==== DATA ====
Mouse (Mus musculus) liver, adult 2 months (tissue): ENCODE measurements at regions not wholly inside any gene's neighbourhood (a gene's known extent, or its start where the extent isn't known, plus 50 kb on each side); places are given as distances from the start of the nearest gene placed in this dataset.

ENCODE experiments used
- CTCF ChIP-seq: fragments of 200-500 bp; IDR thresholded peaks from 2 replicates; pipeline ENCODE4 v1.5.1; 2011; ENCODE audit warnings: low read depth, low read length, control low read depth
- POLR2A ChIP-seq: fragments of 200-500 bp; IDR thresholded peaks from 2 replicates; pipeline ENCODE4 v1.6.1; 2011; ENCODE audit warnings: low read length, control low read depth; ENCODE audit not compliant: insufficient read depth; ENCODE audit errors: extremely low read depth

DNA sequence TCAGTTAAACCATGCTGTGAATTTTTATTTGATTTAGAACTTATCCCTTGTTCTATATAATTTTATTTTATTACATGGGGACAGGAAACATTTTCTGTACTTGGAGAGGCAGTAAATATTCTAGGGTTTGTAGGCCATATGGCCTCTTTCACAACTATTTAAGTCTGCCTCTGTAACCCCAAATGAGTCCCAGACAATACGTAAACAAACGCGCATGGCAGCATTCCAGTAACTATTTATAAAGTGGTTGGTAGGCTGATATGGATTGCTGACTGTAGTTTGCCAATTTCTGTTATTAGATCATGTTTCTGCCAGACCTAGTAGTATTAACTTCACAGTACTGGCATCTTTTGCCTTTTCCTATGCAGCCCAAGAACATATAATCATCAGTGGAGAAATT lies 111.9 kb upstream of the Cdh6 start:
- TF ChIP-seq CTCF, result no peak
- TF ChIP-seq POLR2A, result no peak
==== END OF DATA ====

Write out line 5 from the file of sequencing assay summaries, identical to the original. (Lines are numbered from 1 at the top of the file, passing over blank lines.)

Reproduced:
DNA sequence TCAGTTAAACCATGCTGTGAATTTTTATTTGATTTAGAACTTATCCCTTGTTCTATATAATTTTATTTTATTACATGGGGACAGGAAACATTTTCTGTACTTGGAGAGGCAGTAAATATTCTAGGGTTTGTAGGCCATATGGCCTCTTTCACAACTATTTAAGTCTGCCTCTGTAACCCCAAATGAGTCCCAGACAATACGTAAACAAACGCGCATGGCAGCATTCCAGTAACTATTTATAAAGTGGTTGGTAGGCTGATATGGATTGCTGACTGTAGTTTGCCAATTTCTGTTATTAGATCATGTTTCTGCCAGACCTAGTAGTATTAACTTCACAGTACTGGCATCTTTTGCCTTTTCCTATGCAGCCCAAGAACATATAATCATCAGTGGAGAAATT lies 111.9 kb upstream of the Cdh6 start: